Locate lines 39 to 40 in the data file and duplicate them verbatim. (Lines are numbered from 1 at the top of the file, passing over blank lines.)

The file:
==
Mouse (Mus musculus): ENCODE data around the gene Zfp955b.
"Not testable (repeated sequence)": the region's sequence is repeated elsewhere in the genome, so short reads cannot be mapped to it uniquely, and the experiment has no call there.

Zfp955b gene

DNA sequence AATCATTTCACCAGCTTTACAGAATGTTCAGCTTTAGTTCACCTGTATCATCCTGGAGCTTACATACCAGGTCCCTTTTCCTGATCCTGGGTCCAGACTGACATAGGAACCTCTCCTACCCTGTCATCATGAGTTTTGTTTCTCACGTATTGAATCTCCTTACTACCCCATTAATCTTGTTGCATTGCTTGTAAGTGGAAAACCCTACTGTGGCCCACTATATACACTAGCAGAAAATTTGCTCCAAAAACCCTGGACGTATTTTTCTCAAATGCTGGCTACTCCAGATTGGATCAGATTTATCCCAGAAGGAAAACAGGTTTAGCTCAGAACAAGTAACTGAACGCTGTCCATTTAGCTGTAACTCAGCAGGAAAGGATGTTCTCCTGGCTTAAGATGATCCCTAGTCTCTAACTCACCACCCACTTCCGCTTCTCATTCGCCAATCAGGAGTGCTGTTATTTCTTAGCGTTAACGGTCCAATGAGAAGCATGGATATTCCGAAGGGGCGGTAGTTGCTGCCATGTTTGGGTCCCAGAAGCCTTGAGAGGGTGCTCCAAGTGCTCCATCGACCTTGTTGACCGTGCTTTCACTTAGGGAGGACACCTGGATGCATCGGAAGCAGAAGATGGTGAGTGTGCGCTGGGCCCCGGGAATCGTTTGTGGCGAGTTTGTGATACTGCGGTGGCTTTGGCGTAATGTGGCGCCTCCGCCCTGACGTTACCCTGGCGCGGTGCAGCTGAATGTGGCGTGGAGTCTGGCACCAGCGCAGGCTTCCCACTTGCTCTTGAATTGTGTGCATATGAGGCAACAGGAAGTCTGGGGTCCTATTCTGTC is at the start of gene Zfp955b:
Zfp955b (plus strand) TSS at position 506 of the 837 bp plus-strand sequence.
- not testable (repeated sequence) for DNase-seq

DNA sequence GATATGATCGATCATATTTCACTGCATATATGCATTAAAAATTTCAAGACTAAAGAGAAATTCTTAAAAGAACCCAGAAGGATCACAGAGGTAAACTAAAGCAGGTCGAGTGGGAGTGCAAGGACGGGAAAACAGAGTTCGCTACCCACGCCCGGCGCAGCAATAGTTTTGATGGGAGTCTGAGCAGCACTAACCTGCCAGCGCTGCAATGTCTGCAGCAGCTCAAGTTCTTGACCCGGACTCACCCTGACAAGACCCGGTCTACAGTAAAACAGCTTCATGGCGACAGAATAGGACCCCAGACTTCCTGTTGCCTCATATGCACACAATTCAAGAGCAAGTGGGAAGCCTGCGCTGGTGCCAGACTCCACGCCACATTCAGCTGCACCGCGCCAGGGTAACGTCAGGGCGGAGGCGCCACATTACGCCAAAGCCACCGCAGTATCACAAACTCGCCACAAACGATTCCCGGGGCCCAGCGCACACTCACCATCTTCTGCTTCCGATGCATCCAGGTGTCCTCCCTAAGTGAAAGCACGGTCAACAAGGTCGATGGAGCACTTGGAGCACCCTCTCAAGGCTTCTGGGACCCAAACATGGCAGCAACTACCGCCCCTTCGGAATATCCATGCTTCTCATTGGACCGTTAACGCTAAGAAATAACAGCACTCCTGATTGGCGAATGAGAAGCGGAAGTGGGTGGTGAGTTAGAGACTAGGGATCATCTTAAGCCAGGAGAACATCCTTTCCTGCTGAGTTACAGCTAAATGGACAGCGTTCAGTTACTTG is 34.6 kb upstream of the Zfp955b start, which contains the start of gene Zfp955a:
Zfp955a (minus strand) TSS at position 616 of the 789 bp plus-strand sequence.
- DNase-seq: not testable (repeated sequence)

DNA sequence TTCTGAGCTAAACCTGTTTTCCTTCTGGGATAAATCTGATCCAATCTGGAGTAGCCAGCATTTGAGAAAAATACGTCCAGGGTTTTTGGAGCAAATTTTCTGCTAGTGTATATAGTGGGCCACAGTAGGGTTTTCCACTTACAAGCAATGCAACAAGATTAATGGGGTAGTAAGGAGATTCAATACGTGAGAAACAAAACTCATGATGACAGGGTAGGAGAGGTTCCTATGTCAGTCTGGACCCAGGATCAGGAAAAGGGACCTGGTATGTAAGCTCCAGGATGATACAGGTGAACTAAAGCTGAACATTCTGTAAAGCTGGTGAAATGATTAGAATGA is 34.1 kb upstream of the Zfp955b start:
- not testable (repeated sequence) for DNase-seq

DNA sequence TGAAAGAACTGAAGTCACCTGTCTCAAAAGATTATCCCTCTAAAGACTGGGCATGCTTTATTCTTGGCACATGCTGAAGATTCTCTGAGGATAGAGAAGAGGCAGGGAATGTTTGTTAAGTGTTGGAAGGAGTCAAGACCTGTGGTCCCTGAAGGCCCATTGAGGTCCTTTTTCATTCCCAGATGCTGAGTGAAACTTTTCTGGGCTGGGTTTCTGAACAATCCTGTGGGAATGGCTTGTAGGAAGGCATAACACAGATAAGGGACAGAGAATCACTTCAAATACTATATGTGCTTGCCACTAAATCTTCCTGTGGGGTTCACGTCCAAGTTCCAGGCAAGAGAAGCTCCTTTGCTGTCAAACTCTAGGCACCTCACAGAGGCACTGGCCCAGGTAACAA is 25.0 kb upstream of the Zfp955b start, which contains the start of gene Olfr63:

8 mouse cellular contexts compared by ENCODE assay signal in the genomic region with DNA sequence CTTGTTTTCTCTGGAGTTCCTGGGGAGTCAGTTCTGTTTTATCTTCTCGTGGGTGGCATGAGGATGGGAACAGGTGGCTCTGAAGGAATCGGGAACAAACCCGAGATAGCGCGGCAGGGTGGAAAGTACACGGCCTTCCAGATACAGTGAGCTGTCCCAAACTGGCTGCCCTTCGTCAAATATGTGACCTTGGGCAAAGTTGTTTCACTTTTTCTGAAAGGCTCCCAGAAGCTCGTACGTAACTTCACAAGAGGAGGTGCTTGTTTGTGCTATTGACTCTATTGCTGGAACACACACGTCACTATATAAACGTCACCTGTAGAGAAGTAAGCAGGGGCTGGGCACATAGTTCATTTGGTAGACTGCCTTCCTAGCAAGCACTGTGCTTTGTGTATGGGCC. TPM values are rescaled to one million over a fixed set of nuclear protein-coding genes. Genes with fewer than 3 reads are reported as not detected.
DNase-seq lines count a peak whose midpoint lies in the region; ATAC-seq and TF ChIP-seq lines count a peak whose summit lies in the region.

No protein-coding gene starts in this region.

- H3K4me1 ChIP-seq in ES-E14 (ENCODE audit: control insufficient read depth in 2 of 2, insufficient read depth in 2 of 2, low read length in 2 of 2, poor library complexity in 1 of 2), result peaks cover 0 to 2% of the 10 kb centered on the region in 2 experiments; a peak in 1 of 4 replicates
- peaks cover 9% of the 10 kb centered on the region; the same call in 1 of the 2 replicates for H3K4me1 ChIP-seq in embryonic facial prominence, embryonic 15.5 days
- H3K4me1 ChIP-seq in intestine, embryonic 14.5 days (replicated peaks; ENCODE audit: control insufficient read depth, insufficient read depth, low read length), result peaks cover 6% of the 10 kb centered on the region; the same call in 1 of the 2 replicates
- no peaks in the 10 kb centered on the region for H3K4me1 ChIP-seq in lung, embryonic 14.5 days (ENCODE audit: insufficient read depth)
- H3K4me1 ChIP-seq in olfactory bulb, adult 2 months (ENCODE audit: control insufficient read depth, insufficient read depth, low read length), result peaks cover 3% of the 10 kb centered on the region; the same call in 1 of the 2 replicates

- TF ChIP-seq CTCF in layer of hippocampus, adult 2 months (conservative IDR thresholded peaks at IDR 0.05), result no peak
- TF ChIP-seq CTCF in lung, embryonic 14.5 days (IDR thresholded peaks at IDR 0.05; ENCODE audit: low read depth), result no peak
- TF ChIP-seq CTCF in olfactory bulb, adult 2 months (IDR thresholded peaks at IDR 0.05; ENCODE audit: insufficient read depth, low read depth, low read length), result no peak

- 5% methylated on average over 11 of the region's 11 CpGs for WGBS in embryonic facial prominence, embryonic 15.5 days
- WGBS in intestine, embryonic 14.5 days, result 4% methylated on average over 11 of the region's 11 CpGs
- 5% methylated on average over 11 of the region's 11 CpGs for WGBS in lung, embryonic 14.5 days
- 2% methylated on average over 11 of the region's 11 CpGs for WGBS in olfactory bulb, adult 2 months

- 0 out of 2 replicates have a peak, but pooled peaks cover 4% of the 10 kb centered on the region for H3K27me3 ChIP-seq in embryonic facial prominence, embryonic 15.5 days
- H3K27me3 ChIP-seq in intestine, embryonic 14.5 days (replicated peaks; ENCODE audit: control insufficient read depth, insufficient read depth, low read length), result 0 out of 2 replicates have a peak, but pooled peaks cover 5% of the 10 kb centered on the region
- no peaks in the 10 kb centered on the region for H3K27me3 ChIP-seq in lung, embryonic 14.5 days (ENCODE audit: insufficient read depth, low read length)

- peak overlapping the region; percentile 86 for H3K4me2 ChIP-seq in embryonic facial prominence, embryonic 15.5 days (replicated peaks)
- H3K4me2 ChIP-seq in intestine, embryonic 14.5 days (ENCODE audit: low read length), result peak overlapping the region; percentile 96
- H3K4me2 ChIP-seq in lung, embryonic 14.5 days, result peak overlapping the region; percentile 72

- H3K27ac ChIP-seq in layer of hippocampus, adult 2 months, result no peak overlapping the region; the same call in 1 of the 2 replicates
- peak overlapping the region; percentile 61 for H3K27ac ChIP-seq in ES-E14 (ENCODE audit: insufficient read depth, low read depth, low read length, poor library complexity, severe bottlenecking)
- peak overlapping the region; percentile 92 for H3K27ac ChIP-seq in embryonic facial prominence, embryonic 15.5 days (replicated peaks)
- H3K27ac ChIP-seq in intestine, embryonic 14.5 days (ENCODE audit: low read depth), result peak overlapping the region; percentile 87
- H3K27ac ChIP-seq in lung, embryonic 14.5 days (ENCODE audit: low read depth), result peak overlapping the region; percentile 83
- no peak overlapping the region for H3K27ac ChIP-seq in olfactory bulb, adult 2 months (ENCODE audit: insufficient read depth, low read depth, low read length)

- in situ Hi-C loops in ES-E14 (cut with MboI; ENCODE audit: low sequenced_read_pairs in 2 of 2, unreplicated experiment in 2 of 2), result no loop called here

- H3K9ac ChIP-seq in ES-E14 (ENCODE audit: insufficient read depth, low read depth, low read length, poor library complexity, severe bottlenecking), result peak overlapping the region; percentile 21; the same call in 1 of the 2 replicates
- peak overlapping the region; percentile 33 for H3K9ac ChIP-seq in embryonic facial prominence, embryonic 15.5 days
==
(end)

- no peak overlapping the region for H3K27ac ChIP-seq in olfactory bulb, adult 2 months (ENCODE audit: insufficient read depth, low read depth, low read length)

- in situ Hi-C loops in ES-E14 (cut with MboI; ENCODE audit: low sequenced_read_pairs in 2 of 2, unreplicated experiment in 2 of 2), result no loop called here